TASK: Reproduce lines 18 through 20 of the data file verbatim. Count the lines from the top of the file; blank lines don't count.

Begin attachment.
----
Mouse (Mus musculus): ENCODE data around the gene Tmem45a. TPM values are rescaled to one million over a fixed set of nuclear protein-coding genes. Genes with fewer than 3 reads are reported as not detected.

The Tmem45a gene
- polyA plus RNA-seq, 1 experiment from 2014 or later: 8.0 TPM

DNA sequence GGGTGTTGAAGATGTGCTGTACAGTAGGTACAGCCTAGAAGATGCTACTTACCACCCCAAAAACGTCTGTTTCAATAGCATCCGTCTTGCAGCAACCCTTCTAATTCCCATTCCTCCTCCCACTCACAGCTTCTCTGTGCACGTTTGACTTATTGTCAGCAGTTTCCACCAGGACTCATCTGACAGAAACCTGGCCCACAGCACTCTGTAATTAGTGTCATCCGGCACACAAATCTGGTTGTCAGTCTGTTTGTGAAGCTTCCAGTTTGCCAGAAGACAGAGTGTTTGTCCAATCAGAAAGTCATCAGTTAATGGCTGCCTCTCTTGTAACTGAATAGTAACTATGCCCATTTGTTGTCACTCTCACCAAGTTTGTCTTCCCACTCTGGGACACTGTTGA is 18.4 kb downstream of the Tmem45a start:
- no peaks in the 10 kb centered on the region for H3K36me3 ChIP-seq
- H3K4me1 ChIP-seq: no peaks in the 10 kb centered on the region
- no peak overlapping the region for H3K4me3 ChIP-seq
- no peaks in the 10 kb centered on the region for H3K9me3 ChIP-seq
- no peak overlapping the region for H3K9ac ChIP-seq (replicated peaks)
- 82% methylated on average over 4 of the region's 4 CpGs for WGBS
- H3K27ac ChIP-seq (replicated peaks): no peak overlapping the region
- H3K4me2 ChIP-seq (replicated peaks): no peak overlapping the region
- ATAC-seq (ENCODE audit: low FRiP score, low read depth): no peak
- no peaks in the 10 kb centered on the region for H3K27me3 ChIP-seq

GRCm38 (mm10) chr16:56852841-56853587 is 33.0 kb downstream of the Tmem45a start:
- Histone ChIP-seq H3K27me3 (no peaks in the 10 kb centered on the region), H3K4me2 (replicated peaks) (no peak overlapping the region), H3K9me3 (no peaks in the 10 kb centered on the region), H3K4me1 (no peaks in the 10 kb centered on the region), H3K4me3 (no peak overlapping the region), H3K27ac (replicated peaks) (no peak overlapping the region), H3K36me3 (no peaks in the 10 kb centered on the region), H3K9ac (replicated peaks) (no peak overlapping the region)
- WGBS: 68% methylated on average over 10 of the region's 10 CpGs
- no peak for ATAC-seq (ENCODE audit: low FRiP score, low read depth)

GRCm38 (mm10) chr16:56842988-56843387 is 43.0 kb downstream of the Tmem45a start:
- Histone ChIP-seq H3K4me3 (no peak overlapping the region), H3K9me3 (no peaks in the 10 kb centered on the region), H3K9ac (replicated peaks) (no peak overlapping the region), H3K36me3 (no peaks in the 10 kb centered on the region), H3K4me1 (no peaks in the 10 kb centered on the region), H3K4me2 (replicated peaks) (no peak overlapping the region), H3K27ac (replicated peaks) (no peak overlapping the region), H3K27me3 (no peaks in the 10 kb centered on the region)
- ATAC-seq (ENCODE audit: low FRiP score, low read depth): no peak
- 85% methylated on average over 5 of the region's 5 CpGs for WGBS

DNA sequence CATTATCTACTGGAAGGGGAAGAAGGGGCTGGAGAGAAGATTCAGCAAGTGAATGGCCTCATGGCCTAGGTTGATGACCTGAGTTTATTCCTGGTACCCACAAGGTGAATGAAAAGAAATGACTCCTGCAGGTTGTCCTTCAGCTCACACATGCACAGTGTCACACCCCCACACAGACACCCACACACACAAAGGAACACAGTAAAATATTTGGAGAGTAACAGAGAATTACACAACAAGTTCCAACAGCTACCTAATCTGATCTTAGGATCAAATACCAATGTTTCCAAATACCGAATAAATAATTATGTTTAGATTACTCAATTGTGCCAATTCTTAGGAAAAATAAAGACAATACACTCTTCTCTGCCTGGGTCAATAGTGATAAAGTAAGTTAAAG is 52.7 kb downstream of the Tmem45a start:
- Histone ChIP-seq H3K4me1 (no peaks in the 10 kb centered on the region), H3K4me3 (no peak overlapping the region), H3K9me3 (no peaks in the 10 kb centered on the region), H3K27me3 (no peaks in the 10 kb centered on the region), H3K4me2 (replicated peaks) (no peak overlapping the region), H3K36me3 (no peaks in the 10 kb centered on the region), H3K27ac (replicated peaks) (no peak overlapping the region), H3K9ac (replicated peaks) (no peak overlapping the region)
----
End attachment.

- no peak for ATAC-seq (ENCODE audit: low FRiP score, low read depth)

GRCm38 (mm10) chr16:56842988-56843387 is 43.0 kb downstream of the Tmem45a start:
- Histone ChIP-seq H3K4me3 (no peak overlapping the region), H3K9me3 (no peaks in the 10 kb centered on the region), H3K9ac (replicated peaks) (no peak overlapping the region), H3K36me3 (no peaks in the 10 kb centered on the region), H3K4me1 (no peaks in the 10 kb centered on the region), H3K4me2 (replicated peaks) (no peak overlapping the region), H3K27ac (replicated peaks) (no peak overlapping the region), H3K27me3 (no peaks in the 10 kb centered on the region)